Breaking News Bar
updated: 10/1/2012 7:15 AM

New structure comes to high school hockey

Success - Article sent! close
  • St. Rita and St. Viator played for the state championship in March at the United Center. The landscape in Illinois high school hockey has changed decisively since then.

    St. Rita and St. Viator played for the state championship in March at the United Center. The landscape in Illinois high school hockey has changed decisively since then.
    Photo courtesy Scott Jaimeson

By Ross Forman
Daily Herald Correspondent

High school hockey has undergone a major off-season reconstruction, highlighted by the formation of a new elite team league and the end of the long-running Metro leagues.

Nine of the top perennial powers have joined together to form the Scholastic Hockey League, a branch of the Illinois High School Hockey League (IHSHL).

New Trier Green and Loyola Gold -- which have not played in an Illinois high school league for about 10 years, opting for an independent schedule -- are aboard the Scholastic League, along with Glenbrook North, Stevenson, Barrington and Prairie Ridge.

The Scholastic Hockey League also features Glenbrook South, St. Viator and the co-op Rockford Icedogs.

"This league is something that was long overdue. It was just time for a change, and I think it'll be a good thing for Illinois high school hockey," said Barrington coach Rob Hutson.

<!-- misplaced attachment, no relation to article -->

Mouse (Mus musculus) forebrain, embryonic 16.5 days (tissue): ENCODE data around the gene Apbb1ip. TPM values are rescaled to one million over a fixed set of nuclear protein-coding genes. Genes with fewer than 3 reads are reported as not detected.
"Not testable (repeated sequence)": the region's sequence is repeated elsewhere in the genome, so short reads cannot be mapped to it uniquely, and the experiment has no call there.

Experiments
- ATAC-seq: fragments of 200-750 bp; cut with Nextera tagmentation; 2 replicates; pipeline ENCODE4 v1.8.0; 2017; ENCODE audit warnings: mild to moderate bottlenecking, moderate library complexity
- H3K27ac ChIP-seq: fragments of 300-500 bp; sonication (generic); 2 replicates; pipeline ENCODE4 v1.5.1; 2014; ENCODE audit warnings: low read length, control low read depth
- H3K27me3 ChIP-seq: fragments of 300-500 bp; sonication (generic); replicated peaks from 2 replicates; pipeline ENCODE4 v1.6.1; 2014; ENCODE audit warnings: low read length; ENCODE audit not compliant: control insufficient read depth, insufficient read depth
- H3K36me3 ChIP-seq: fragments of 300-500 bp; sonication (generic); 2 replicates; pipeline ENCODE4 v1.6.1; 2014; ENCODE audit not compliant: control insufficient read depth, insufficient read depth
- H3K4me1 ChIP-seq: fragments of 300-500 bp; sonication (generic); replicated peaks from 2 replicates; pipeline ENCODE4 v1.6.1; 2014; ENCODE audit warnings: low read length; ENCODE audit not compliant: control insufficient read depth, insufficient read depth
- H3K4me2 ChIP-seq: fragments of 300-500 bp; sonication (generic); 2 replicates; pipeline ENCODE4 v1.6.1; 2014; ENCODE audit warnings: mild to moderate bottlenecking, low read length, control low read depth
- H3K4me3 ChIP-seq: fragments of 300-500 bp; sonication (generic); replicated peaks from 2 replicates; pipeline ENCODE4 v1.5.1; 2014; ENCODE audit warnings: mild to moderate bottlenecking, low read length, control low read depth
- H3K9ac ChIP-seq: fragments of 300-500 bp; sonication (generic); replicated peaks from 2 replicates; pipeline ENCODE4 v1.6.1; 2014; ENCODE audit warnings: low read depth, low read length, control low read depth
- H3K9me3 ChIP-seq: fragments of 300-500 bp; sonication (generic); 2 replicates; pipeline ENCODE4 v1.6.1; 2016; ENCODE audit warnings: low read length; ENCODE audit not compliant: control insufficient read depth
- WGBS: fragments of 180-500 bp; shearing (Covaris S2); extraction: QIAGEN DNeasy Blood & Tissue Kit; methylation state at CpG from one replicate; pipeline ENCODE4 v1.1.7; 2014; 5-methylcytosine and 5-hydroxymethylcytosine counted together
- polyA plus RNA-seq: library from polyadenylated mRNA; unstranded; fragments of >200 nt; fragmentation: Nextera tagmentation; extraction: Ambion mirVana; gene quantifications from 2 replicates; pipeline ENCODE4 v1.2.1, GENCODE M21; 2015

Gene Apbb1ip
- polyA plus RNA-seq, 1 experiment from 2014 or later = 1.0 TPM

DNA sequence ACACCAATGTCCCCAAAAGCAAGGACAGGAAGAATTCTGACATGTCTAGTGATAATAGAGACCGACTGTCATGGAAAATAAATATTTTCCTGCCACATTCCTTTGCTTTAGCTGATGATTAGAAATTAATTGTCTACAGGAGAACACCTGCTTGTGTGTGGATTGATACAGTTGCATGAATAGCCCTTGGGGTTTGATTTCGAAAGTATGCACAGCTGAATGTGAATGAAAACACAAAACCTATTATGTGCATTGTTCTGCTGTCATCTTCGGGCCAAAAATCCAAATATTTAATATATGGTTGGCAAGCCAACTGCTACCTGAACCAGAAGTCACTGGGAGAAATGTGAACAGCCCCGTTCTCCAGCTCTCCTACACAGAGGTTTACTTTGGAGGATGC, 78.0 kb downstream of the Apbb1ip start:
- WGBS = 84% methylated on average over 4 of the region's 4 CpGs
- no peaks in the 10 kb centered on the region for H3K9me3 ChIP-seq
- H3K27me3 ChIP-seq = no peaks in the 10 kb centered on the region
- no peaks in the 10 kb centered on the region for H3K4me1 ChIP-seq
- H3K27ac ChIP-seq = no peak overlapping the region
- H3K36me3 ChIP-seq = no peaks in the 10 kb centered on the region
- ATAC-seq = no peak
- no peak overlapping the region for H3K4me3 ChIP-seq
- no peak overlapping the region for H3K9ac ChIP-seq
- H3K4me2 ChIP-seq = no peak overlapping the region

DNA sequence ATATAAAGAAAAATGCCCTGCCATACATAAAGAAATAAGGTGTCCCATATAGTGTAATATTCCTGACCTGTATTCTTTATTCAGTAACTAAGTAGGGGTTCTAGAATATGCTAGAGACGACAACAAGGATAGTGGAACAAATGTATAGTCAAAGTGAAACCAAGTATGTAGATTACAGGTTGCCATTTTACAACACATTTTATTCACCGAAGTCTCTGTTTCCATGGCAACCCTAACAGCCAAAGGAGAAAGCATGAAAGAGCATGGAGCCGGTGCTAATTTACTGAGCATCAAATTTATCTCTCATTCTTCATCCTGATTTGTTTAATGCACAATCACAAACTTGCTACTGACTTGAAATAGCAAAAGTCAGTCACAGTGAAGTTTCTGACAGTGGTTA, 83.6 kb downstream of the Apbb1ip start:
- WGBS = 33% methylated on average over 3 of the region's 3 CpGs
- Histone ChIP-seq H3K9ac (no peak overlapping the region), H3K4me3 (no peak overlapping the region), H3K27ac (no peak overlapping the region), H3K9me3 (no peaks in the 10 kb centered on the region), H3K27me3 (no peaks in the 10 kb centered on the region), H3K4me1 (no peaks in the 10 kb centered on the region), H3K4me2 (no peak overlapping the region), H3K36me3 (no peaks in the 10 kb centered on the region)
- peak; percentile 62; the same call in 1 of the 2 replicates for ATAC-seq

The ISHHL also now includes a North Central Division, a West Division and a Suburban Division.

The North Central is a mix of the remaining teams from the former Metro North and Metro Central -- and its top teams this season likely will be Highland Park, Deerfield, Lake Forest, Crystal Lake South and the co-op BG/H/W Stampede, which features players from Buffalo Grove, Hersey and Wheeling.

There will be 20 varsity teams and 18 JV teams, split into two conferences -- Mikita and Hull. With 38 total teams, this is now the largest league in the state.

The West Division will likely be led by Naperville Central, Sandburg, Hinsdale Central, Bartlett and Naperville North.

The Suburban Division is the former Illinois Suburban Hockey League (ISHL), anchored by defending state champion Glenbard (co-op), Benet, St. Charles (co-op) and Wheaton Warrenville South.

"I think (the new leagues are) the right direction for all of high school hockey -- in all of the divisions. I think more games across the board will be tighter, closer," said Glenbrook North coach Evan Poulakidas, president for the Scholastic League.

"Why don't the other Illinois sports do something like this? I think it'd be good for all sports, so more games are better, more competitive as opposed to blowout games.